Education

What Degree Do You Need For Accounting

By David Krug David Krug is the CEO & President of Bankovia. He's a lifelong expat who has lived in the Philippines, Mexico, Thailand, and Colombia. When he's not reading about cryptocurrencies, he's researching the latest personal finance software. 3 minute read

Consider yourself intrigued about the courses required to pursue a career in financial accounting, if that is your goal.

A degree in financial accounting is frequently a specialization or emphasis within an accounting degree program, rather than a full degree route of its own. 

As a result, in addition to the standard business and accounting studies necessary for your degree, you’ll take specialist courses in financial accounting as well.

Requirements of the Business

As with any degree program, there are many more courses to take as part of the overall education.

In order to be a successful accountant, one must have a solid foundation in a variety of business areas, including financial reporting and management. 

Business basics, enterprise, economics, law, and ethics, as well as marketing and finance, business organization, and management, operations management, and business writing, are all common courses in an accounting bachelor’s degree program.

Bachelor of Business Administration students will dedicate more time to basic business courses than those seeking Bachelor of Accountancy or Bachelor of Science in Accounting degrees. 

For individuals who already have some business experience, master’s degree programs in accounting tend to be more focused and don’t require as much general education.

Students pursuing a bachelor’s degree in accounting should also be prepared to take general education courses in the physical and life sciences, social sciences, mathematics, and liberal arts.

Courses in Accountancy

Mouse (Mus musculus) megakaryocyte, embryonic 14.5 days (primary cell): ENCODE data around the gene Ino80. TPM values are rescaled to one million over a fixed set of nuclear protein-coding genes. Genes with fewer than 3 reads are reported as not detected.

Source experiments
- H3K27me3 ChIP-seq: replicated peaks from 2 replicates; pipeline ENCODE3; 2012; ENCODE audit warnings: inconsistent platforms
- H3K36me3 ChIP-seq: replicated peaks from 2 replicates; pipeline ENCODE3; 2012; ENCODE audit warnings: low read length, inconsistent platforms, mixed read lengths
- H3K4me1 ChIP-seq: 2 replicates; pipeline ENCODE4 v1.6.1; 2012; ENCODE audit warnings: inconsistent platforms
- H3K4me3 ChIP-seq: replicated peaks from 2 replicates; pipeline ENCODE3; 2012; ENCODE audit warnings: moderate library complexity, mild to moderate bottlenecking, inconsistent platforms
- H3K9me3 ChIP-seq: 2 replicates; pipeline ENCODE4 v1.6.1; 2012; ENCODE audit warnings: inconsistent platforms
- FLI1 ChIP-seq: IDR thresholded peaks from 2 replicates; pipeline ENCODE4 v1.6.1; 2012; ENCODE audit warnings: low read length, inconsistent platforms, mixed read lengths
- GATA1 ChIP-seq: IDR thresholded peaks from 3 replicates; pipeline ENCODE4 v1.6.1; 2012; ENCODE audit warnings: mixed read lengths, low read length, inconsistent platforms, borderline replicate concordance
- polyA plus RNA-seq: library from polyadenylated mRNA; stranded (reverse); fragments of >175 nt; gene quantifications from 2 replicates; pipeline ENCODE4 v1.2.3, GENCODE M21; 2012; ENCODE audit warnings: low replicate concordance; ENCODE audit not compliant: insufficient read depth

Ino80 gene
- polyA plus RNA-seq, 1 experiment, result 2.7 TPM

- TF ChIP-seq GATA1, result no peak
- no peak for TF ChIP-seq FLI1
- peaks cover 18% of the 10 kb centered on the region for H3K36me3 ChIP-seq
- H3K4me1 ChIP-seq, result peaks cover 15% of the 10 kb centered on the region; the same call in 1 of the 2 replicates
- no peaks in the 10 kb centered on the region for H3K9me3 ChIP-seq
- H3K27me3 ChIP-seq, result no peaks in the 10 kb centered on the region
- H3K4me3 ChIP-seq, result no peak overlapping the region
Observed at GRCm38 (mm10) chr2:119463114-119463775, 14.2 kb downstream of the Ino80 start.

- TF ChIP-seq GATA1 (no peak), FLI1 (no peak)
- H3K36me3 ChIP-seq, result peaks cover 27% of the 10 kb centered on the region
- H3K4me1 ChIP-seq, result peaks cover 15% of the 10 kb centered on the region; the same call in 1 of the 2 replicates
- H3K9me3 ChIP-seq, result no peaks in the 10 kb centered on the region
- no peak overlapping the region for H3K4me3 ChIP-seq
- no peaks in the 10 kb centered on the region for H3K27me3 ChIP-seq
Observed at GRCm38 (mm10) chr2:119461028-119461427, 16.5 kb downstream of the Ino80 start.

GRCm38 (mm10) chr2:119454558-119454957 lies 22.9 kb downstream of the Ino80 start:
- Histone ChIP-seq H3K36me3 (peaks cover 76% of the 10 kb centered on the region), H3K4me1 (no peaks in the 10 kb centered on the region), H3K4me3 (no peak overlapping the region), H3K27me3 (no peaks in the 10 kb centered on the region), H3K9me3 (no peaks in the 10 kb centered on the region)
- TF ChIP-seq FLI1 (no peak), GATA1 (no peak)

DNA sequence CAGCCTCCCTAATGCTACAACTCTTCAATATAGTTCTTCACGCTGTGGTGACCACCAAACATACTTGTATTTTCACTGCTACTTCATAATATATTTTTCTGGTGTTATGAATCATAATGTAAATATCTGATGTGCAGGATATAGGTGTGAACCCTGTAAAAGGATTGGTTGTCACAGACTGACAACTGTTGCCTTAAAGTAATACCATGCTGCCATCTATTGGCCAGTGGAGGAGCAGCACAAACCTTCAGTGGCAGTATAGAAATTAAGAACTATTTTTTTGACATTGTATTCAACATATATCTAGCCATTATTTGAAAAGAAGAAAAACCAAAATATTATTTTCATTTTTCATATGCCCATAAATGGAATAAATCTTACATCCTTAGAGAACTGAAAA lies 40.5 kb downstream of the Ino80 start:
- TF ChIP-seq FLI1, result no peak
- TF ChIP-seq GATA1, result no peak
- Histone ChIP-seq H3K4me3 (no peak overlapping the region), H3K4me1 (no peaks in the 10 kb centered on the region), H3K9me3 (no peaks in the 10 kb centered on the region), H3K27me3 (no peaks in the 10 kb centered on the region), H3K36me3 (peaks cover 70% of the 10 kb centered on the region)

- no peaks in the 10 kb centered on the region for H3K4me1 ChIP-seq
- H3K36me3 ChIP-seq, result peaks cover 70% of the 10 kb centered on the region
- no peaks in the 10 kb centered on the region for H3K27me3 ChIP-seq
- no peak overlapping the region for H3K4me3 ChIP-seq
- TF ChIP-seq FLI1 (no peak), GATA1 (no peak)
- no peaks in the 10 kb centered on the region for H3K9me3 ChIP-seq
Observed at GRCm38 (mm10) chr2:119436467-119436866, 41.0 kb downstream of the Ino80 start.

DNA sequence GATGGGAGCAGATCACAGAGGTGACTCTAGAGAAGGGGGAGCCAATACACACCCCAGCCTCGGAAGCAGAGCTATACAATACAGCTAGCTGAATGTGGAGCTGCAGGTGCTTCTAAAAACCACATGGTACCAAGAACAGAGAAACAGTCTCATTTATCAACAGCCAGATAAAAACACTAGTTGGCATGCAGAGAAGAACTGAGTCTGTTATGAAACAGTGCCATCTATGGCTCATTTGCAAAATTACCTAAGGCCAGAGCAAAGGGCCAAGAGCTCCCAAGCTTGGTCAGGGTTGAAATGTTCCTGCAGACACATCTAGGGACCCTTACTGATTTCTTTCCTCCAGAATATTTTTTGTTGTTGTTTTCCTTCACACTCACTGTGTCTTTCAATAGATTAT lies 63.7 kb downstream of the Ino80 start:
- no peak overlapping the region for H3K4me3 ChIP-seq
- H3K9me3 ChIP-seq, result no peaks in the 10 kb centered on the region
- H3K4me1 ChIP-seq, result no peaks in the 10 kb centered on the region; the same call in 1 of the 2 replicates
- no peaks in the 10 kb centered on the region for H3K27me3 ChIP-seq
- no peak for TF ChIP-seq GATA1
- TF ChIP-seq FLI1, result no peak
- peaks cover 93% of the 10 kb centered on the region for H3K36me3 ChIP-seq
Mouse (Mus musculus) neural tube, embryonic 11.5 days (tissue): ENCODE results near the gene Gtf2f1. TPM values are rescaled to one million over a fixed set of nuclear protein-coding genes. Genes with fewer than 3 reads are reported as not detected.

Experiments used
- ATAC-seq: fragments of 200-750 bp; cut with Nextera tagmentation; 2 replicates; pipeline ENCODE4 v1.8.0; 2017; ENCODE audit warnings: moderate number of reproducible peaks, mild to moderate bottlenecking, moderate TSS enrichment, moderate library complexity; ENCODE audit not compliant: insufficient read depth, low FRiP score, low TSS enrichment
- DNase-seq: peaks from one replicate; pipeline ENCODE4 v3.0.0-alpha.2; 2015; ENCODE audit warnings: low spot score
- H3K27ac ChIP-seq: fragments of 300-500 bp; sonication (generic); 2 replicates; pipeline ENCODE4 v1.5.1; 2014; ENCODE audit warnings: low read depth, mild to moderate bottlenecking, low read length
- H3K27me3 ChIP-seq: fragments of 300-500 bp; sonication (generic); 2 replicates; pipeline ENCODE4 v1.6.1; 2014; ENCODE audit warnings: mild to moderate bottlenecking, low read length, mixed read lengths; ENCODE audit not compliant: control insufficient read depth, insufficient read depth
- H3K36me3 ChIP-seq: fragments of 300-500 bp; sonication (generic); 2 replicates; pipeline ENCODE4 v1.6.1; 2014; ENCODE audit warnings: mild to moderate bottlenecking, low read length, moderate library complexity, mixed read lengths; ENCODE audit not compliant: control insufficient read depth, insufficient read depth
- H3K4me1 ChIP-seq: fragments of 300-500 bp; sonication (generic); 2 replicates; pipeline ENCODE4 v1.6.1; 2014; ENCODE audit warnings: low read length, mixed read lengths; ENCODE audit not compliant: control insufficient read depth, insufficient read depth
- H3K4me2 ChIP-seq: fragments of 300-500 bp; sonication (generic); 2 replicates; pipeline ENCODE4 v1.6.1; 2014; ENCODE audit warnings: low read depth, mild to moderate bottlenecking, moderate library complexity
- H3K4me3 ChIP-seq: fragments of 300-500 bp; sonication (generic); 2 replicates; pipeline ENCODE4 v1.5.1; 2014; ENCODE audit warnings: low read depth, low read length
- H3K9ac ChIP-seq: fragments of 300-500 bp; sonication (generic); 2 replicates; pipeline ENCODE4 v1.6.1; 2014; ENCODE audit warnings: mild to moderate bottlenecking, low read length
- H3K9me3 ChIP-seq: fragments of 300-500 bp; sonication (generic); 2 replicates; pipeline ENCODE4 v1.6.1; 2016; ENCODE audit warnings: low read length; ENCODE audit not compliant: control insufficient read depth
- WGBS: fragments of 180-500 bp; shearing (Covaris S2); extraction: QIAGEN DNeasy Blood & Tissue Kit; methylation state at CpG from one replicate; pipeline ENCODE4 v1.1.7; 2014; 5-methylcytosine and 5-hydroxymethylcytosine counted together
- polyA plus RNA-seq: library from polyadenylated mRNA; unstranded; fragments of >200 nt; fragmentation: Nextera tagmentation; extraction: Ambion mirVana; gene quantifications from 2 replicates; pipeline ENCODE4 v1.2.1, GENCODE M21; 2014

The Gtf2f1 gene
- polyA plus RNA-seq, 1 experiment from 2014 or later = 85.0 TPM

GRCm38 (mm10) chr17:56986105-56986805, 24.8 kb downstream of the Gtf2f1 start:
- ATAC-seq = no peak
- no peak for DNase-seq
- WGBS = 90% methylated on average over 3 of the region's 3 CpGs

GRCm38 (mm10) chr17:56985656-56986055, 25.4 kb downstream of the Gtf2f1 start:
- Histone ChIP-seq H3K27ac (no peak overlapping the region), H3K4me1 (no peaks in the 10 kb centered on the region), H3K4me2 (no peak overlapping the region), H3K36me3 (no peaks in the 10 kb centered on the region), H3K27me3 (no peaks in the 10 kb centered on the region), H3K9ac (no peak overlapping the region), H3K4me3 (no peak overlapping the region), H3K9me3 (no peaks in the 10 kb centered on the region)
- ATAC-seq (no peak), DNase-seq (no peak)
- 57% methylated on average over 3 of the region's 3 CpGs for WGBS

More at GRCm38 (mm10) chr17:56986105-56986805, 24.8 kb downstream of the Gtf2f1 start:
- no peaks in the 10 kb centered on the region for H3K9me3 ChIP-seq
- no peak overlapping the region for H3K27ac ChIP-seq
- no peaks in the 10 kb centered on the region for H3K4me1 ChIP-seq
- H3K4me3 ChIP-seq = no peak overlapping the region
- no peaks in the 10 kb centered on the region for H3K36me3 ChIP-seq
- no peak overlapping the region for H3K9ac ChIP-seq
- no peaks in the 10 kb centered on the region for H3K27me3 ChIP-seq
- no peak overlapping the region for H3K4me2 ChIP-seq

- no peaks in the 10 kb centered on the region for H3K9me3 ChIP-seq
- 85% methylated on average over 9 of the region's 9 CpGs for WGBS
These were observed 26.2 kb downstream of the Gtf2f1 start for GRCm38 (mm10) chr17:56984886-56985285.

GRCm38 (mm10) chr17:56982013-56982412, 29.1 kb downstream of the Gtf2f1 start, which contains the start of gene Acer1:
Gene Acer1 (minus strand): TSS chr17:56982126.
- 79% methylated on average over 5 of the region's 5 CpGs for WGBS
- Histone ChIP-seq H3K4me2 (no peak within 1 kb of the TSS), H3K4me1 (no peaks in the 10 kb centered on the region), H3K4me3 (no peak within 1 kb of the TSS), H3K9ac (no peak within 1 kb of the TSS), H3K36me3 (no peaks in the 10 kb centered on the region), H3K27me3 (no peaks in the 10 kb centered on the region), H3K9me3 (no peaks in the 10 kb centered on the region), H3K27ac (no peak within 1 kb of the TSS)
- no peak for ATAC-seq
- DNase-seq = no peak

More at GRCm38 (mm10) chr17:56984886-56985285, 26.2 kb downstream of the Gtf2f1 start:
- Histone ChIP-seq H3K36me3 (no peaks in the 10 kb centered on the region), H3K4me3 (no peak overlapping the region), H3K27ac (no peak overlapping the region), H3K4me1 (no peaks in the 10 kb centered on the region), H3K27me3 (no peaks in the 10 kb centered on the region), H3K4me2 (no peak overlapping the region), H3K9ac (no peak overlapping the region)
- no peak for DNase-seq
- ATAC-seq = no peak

Accounting is, of course, the most popular field of study for accounting majors. Even if it isn’t a special concentration, most accounting degree programs provide classes in financial accounting, which is the study of documenting financial transactions. 

There is a wide range of undergraduate accounting programs, and they all begin with foundational courses in accounting concepts.

Expect to learn about cost and management accounting, auditing, information systems for accounting, and federal income taxation. 

Once you’ve mastered the fundamentals of accounting, you’ll be ready to move on to more advanced topics.

When pursuing a graduate degree in financial accounting, students are exposed to increasingly complex material, such as advanced auditing and information systems.

What, therefore, distinguishes a financial accounting degree from those in other accounting specializations? Studying financial accounting has several advantages, one of which is the variety of topics covered. 

Financial transaction recording abilities are applicable to a variety of accounting professions, from public to private and even governmental.

You will, however, be required to study advanced financial accounting and tax courses as a student of financial accounting.

According to the US Bureau of Labor Statistics (BLS), undergraduate students can earn college credit and get significant job experience through an internship in an accounting or business firm.

Preparation of CPA

Financial accounting degree programs, whether at the undergraduate or graduate level, are frequently meticulously structured to assist students in achieving their Certified Public Accountant (CPA) credential. 

In most states, the formal prerequisites for taking the CPA test can be met by completing an undergraduate degree in financial accounting.

To fulfill the Uniform CPA Examination’s 150-semester credit requirement, several master’s degree programs structure their curriculum such that students can complete their whole program in one year.

Accountants may expect to earn 10 to 15 percent more than non-CPAs, according to the Association of International Certified Public Accountants (AICPA) (AICPA).

Financial accounting-related Professions

Having studied financial accounting, what can you do with your newfound knowledge? You may find work in almost any area of accounting using the skills you gain in this program. 

Graduates of financial accounting programs go on to work in public accounting, tax accounting, management accounting, and auditing.

Either they join an established business as a partner and take on more responsibility, or they start their own firm from the ground up. 

CPAs and CMAs will only benefit you as you acquire experience and develop your profession, so it’s a good idea to get one of these qualifications.

A whopping 7% of accountants and auditors work for themselves, according to the Bureau of Labor Statistics (BLS).

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